Should the administration have pushed more? You could probably make a case that the legislative shop accepted that consensus rather than challenged it, and that there might have been more emphasis on it. But the reality there is the president eventually turned to a series of executive orders to try to do what he could, because that's the power that he had, to open up contracting in the departments and to make sure there is fair treatment for faith-based institutions in the provision of social services. So it ended up being a mixed record.
There was very little action- particularly early on-on those issues that required congressional approval because there was almost no constituency for these ideas; it's a shame and a problem. The Republican Party had accepted George Bush, but had not been transformed by that ideology. We found tremendous obstacles when we got there.
But in foreign policy, in a certain way, the president has a much freer hand for good and ill on these things. That's an area where I saw, eventually, a lot of compassionate conservatism in action. The president, through his own interest, pushed for a $15 billion AIDS program in Africa, the largest initiative on a single disease in human history, pushed for the President's Malaria Initiative, and, I think, did what he could on the faith-based initiative, given the constraints of an unwilling Congress. So I view that more as a mixed situation.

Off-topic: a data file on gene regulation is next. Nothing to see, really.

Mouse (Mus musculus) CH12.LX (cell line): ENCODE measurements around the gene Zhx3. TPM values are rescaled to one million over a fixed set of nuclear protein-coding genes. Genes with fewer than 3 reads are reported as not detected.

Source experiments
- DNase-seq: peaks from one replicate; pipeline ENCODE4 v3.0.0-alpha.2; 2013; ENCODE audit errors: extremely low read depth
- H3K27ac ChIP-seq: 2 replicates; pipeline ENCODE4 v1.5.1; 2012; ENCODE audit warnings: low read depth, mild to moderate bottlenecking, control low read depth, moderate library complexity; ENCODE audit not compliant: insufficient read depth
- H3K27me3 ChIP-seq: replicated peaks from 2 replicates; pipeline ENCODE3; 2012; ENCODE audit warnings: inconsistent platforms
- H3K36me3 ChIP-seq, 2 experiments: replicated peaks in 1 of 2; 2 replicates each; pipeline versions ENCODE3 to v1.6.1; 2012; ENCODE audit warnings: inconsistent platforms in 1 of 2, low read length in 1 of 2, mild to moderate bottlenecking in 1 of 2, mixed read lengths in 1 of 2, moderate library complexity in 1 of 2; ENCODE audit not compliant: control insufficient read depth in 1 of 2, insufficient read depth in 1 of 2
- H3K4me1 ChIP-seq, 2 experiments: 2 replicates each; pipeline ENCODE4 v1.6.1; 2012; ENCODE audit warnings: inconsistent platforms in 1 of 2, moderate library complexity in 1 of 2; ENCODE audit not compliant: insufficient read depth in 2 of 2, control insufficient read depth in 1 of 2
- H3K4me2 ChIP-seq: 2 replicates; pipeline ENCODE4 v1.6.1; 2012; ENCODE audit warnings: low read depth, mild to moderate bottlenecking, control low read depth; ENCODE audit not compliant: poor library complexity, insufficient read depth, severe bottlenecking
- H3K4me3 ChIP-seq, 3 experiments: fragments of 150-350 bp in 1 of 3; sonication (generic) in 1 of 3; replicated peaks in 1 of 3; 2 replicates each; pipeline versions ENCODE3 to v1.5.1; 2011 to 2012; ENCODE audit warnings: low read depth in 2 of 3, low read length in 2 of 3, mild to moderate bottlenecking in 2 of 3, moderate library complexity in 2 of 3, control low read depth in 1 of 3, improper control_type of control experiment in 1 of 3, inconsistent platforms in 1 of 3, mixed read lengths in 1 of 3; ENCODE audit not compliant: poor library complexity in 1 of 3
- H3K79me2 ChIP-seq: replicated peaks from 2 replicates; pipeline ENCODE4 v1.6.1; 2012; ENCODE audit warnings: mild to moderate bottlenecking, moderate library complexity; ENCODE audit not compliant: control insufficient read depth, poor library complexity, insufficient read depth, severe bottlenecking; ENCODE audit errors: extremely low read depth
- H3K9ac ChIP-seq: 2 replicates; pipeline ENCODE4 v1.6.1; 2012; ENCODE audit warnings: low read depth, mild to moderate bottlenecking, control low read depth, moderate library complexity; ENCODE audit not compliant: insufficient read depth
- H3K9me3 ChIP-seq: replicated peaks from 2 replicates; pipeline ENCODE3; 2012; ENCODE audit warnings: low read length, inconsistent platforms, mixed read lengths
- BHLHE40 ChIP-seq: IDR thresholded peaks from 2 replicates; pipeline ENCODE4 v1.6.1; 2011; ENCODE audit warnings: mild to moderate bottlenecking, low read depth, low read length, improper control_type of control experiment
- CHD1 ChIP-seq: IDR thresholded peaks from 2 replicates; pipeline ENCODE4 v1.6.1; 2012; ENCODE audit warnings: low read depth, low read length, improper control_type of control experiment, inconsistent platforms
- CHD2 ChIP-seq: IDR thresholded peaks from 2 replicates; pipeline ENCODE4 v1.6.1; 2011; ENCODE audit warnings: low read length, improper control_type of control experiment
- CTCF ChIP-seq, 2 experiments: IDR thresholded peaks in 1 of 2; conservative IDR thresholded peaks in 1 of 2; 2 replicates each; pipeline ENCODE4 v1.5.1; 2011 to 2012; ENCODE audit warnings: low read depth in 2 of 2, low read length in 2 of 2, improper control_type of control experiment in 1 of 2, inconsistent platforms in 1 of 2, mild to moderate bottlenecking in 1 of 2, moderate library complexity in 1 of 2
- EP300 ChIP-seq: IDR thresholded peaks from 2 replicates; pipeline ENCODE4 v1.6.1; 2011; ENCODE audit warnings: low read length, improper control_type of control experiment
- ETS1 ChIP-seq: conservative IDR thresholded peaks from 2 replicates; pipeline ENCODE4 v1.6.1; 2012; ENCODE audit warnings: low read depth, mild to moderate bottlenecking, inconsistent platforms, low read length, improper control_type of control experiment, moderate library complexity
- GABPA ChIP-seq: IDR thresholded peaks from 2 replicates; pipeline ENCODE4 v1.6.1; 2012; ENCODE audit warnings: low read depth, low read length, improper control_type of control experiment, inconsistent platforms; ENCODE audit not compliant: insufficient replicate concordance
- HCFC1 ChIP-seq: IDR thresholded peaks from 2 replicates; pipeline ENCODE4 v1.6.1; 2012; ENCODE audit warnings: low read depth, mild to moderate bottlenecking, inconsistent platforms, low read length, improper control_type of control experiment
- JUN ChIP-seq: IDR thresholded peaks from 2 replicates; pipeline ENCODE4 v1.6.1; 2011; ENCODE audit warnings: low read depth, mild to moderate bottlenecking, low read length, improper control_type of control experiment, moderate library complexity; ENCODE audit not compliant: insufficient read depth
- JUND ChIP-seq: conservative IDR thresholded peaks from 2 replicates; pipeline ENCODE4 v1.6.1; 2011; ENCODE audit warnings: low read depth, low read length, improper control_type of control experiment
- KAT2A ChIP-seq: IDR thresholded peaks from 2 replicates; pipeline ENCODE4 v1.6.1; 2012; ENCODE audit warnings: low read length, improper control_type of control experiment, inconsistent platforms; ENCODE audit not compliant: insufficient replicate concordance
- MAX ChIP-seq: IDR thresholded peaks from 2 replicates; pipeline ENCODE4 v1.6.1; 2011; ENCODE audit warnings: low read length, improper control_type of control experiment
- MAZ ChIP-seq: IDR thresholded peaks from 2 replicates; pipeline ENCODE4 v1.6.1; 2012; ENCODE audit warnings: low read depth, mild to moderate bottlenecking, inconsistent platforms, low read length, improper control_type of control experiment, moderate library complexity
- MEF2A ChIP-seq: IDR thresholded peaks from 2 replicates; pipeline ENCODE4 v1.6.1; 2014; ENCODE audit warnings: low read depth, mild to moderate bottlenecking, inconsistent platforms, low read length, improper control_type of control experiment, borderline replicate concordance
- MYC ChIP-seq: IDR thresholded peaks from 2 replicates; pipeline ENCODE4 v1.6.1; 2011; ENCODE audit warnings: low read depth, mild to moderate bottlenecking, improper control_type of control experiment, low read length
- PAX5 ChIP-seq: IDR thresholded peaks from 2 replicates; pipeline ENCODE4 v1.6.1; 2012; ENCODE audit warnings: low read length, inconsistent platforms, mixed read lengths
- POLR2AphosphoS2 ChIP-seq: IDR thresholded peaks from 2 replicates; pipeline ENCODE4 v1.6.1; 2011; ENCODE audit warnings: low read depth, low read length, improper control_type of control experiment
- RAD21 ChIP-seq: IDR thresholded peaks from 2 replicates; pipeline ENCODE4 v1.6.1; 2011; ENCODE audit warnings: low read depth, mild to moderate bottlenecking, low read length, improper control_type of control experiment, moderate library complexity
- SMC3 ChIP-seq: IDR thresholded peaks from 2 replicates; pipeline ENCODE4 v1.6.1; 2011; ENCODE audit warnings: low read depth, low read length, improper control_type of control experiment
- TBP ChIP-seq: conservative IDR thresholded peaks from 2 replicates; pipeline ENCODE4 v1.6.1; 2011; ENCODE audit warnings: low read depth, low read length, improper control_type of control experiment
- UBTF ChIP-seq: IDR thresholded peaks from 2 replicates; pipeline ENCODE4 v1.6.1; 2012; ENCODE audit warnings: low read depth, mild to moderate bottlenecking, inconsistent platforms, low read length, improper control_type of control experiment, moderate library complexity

In the aftermath of the Bush administration, one of the good things is that-I have the figure in the book-more than 40 states now have faith-based offices, Democratic and Republican, where they are trying to find ways to strengthen community and faith-based institutions to confront problems on a state level. Many of the departments now have it, and I think there's been real progress in making sure there is equal treatment, that religious institutions have not been discriminated against. But certainly I'm frustrated on that front, about what the Congress was willing to do and then how the administration reacted to that, in not being as vigorous as it could have been in challenging that indifference.
DIONNE: The other question, but I won't press you on it now, is where the administration chose to put resources. There was a great debate over whether, in fact, even the faith-based groups ended up with more money at the end of this process. I know those numbers are argued about, but the administration's priorities were not clearly in the direction of the least and the poorest among us.